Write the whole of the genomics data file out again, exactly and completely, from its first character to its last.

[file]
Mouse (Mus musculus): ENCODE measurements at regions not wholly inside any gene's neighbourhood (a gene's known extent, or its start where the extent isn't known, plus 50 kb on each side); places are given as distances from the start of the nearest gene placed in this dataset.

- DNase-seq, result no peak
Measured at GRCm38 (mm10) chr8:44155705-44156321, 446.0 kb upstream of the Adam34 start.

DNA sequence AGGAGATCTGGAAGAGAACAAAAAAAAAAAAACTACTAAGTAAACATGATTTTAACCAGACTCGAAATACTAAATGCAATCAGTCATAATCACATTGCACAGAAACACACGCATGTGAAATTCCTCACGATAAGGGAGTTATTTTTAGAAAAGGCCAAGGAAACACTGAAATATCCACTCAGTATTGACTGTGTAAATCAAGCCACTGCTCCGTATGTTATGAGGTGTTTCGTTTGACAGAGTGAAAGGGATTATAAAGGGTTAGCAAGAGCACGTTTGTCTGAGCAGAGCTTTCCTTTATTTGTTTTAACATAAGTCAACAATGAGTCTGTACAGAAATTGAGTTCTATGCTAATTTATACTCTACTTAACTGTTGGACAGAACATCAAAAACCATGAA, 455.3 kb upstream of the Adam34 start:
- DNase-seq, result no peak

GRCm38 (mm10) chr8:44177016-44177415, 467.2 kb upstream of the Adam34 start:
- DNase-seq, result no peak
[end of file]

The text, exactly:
Mouse (Mus musculus): ENCODE measurements at regions not wholly inside any gene's neighbourhood (a gene's known extent, or its start where the extent isn't known, plus 50 kb on each side); places are given as distances from the start of the nearest gene placed in this dataset.

- DNase-seq, result no peak
Measured at GRCm38 (mm10) chr8:44155705-44156321, 446.0 kb upstream of the Adam34 start.

DNA sequence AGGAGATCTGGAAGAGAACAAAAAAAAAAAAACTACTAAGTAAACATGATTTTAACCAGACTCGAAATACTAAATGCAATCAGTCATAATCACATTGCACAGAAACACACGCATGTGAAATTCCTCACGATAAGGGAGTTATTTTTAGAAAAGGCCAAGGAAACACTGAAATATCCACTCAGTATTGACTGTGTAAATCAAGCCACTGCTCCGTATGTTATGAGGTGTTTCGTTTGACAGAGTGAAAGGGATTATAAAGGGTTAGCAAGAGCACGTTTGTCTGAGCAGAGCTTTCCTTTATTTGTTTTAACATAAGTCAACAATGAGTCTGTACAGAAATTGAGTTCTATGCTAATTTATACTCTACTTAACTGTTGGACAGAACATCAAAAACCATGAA, 455.3 kb upstream of the Adam34 start:
- DNase-seq, result no peak

GRCm38 (mm10) chr8:44177016-44177415, 467.2 kb upstream of the Adam34 start:
- DNase-seq, result no peak